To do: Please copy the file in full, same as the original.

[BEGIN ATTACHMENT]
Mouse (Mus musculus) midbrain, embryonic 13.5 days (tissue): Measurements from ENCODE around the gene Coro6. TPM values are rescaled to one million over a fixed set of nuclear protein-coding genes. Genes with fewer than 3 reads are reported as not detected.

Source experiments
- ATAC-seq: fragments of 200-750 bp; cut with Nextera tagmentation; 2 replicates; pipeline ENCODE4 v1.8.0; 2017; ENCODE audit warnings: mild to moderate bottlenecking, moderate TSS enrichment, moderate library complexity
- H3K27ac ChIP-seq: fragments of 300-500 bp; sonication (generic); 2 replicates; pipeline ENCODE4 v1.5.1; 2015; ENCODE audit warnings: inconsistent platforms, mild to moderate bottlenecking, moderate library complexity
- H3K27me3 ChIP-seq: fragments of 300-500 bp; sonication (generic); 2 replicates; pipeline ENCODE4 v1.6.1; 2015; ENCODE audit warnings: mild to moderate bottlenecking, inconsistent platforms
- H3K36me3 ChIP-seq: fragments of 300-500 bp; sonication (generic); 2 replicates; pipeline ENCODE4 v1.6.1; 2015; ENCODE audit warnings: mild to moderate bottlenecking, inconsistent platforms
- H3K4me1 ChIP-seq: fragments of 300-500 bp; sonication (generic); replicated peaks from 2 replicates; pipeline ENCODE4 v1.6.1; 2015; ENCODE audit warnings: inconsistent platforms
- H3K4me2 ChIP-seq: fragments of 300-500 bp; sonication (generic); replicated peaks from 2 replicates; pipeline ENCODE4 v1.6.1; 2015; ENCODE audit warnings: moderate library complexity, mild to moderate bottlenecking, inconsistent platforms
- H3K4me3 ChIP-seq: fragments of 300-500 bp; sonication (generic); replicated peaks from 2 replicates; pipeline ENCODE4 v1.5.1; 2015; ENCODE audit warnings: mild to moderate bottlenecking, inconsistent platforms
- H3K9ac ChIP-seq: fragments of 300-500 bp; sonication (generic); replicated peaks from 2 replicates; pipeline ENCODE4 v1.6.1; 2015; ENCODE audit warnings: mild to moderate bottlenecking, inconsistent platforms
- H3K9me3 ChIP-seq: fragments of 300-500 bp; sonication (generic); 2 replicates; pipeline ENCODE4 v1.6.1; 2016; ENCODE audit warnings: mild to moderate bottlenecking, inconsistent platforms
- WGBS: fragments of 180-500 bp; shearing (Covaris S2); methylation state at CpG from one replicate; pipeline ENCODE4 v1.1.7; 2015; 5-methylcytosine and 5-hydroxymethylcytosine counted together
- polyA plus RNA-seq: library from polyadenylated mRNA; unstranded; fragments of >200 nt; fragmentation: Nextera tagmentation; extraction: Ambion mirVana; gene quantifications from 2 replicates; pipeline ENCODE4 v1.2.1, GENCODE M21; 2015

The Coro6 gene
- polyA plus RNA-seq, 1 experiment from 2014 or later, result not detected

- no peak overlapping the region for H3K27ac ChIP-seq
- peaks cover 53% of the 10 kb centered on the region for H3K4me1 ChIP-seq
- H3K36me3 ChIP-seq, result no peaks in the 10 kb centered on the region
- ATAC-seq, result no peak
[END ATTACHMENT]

Mouse (Mus musculus) midbrain, embryonic 13.5 days (tissue): Measurements from ENCODE around the gene Coro6. TPM values are rescaled to one million over a fixed set of nuclear protein-coding genes. Genes with fewer than 3 reads are reported as not detected.

Source experiments
- ATAC-seq: fragments of 200-750 bp; cut with Nextera tagmentation; 2 replicates; pipeline ENCODE4 v1.8.0; 2017; ENCODE audit warnings: mild to moderate bottlenecking, moderate TSS enrichment, moderate library complexity
- H3K27ac ChIP-seq: fragments of 300-500 bp; sonication (generic); 2 replicates; pipeline ENCODE4 v1.5.1; 2015; ENCODE audit warnings: inconsistent platforms, mild to moderate bottlenecking, moderate library complexity
- H3K27me3 ChIP-seq: fragments of 300-500 bp; sonication (generic); 2 replicates; pipeline ENCODE4 v1.6.1; 2015; ENCODE audit warnings: mild to moderate bottlenecking, inconsistent platforms
- H3K36me3 ChIP-seq: fragments of 300-500 bp; sonication (generic); 2 replicates; pipeline ENCODE4 v1.6.1; 2015; ENCODE audit warnings: mild to moderate bottlenecking, inconsistent platforms
- H3K4me1 ChIP-seq: fragments of 300-500 bp; sonication (generic); replicated peaks from 2 replicates; pipeline ENCODE4 v1.6.1; 2015; ENCODE audit warnings: inconsistent platforms
- H3K4me2 ChIP-seq: fragments of 300-500 bp; sonication (generic); replicated peaks from 2 replicates; pipeline ENCODE4 v1.6.1; 2015; ENCODE audit warnings: moderate library complexity, mild to moderate bottlenecking, inconsistent platforms
- H3K4me3 ChIP-seq: fragments of 300-500 bp; sonication (generic); replicated peaks from 2 replicates; pipeline ENCODE4 v1.5.1; 2015; ENCODE audit warnings: mild to moderate bottlenecking, inconsistent platforms
- H3K9ac ChIP-seq: fragments of 300-500 bp; sonication (generic); replicated peaks from 2 replicates; pipeline ENCODE4 v1.6.1; 2015; ENCODE audit warnings: mild to moderate bottlenecking, inconsistent platforms
- H3K9me3 ChIP-seq: fragments of 300-500 bp; sonication (generic); 2 replicates; pipeline ENCODE4 v1.6.1; 2016; ENCODE audit warnings: mild to moderate bottlenecking, inconsistent platforms
- WGBS: fragments of 180-500 bp; shearing (Covaris S2); methylation state at CpG from one replicate; pipeline ENCODE4 v1.1.7; 2015; 5-methylcytosine and 5-hydroxymethylcytosine counted together
- polyA plus RNA-seq: library from polyadenylated mRNA; unstranded; fragments of >200 nt; fragmentation: Nextera tagmentation; extraction: Ambion mirVana; gene quantifications from 2 replicates; pipeline ENCODE4 v1.2.1, GENCODE M21; 2015

The Coro6 gene
- polyA plus RNA-seq, 1 experiment from 2014 or later, result not detected

- no peak overlapping the region for H3K27ac ChIP-seq
- peaks cover 53% of the 10 kb centered on the region for H3K4me1 ChIP-seq
- H3K36me3 ChIP-seq, result no peaks in the 10 kb centered on the region
- ATAC-seq, result no peak